The Latest in Multi-Jurisdictional Compliance With Employment Application Laws
A growing number of states and municipalities are restricting the types of inquiries employers can make during hiring, creating concerns with what employers can include or must include on job applications and job postings.
This rising trend comes as respondents to Ogletree Deakins’ recent survey report, Strategies and Benchmarks for the Workplace: Ogletree’s Survey of Key Decision-Makers, indicated that multi-jurisdictional compliance is one of the three most challenging issues for employers in this current competitive hiring and retention climate.
Criminal Ban the Box Laws
Colorado, Maine, and Des Moines, Iowa, are the latest examples of jurisdictions that have passed Ban the Box laws on the books that prohibit employers from asking about an applicant’s criminal history at the application stage of the hiring process. Across the United States, a total of 15 states, the District of Columbia, and more than 20 municipalities currently have enacted such laws.
Ban the Box laws are intended to provide applicants with criminal records an opportunity to progress further into the hiring process on their merits, rather than being screened out because of their criminal histories. Most of these laws do allow employers to inquire about criminal histories at some point in the hiring process but the jurisdictions vary on when that point it. Des Moines, for instance, does not allow an employer to inquire into an indivdiaul’s criminal history until after extending a conditional offer of employment.
These variations may mean that employers must use different job applications for different jurisdictions or use applications with state-specific carve outs informing applicants that they are not required to answer certain criminal history questions. However, both New York City and Philadelphia make it unlawful to have an employment application with such state-specific carve outs, and instead say that employers may not ask about criminal history at all.
Salary History Bans
A growing number of jurisdictions are passing laws prohibiting employers from inquiring about applicants’ prior wages or salaries as a requirement for a job application, job interview, or job offer. These measures fit into broader pay equity laws aimed at preventing applicants from being offered less than what they might otherwise have been offered or to which they otherwise are entitled for a new position because they may have been underpaid at their prior positions.
Fifteen states and nine municipalities have some sort of salary history ban. Rhode Island is set to become the next. Effective January 1, 2023, the state will prohibit employers from asking about an applicant’s wage history until after extending a job offer, including on job applications. After an employer makes an offer, employers may ask about prior pay but only if the candidate voluntarily raises the topic of prior pay and the information is used to support a higher offer.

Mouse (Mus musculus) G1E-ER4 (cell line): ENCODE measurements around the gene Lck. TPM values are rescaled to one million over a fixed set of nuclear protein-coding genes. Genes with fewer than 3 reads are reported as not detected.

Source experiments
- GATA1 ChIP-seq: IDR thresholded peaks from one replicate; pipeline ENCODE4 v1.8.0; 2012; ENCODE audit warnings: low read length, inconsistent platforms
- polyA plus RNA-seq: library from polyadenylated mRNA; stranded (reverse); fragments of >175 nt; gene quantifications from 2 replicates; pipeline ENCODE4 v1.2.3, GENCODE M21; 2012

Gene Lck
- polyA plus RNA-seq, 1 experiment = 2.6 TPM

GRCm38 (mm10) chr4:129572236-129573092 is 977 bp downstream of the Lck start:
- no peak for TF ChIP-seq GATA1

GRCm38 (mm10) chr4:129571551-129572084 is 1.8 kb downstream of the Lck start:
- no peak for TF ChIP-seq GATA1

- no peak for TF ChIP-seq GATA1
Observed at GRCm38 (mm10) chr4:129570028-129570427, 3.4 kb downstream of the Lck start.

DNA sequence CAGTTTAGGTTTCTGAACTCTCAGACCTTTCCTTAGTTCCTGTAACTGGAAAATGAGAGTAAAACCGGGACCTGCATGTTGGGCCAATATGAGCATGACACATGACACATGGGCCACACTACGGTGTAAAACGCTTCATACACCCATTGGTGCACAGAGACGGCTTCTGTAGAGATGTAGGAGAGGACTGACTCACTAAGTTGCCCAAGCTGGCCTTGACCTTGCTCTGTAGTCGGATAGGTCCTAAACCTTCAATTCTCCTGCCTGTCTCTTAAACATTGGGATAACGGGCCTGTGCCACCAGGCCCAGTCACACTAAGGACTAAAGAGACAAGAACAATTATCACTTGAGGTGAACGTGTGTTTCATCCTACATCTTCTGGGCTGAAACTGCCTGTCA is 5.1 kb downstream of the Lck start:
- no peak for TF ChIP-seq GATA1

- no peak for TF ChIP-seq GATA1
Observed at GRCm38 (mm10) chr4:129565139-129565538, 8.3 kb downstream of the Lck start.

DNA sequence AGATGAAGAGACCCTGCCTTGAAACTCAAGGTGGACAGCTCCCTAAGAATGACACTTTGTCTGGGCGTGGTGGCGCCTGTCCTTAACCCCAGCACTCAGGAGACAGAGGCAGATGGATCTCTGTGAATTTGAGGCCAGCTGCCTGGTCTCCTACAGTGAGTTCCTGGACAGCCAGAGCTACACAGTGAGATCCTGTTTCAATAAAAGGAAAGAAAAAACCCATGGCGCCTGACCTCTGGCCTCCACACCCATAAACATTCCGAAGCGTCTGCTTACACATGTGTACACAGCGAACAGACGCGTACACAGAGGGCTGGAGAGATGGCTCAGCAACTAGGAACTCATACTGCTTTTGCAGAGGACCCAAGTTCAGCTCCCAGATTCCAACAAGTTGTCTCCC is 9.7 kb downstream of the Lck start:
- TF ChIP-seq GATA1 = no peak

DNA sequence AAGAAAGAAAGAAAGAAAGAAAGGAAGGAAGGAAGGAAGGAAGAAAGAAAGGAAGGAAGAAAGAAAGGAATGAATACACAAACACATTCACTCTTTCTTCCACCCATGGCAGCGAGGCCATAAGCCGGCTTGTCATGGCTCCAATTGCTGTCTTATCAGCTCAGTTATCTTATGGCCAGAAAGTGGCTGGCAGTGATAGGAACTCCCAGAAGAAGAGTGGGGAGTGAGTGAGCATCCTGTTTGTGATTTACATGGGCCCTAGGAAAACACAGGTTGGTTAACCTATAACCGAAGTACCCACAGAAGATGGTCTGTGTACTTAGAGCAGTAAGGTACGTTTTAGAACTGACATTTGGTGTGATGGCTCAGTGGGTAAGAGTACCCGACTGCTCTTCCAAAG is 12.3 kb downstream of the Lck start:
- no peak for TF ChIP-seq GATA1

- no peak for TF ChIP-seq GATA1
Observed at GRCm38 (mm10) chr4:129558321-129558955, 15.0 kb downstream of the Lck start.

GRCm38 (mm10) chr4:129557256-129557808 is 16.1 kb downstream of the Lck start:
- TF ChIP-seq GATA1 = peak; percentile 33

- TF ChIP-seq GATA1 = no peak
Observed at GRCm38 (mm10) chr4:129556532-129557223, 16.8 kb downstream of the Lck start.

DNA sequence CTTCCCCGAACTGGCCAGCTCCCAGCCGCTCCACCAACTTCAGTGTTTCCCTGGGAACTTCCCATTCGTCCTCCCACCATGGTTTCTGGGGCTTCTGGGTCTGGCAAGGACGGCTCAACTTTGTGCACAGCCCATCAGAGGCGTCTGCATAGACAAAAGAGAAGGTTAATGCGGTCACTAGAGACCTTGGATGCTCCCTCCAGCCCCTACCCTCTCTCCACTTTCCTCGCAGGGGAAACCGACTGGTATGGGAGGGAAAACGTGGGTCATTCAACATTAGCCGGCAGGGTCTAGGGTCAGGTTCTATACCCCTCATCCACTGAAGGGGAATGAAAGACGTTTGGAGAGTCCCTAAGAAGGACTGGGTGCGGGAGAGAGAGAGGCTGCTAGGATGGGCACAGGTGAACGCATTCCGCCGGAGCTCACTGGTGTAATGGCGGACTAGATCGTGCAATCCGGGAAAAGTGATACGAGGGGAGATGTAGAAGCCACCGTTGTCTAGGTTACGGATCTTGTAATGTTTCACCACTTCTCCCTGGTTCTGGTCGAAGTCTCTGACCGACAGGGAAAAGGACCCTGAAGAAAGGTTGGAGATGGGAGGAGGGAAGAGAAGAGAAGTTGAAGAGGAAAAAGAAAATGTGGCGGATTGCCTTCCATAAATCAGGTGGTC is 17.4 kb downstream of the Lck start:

Similarly to the ban-the-box laws, New York City and Philadelphia do not allow salary history inquiries on an application or applications with carve outs.
Pay Transparency Laws
In addition to pay history bans, there is a growing set of pay transparency or wage disclosure laws, requiring employers to include the expected salary or a compensation range for a position in job postings. While these laws do not affect employment applications directly, they are closely related to the salary ban laws. Under these laws, job postings could be considered unlawfully misleading if employers offer less than what was posted.
Colorado’s is the most broad with a requirement that any job posting for work that could be performed in Colorado must include the salary range on the job posting. Thus, a remote position that could potentially be filled and performed by someone in Colorado is covered by the law and requires the job posting to disclose a “compensation range” with the minimum and maximum pay for the position.
Effective November 1, 2022, New York City will make it an “unlawful discriminatory practice” for employers with four or more employees, and at least one employee in New York City, to post job advertisements, internal promotions, or transfer opportunities without disclosing salary ranges. The ranges may not be open-ended and must include a minimum and maximum salary for the position.
Employers may want to take these growing Ban the Box and pay transparency laws into account when reviewing their hiring practices especially if hiring online for positions that could be performed anywhere in the country.
These increasing restrictions on what employers may inquire about in job applications or requirements for pay transparency in job postings impose compliance challenges for employers, particularly for those involved in nationwide job searches. Employers may want to review their current employment applications and job postings to ensure that they are inquiring about criminal histories or prior salaries in violation of state and local laws. Employers may also want to consider using different job applications for different jurisdictions or including state-specific carve outs, though this may raise compliance concerns in certain jurisdictions.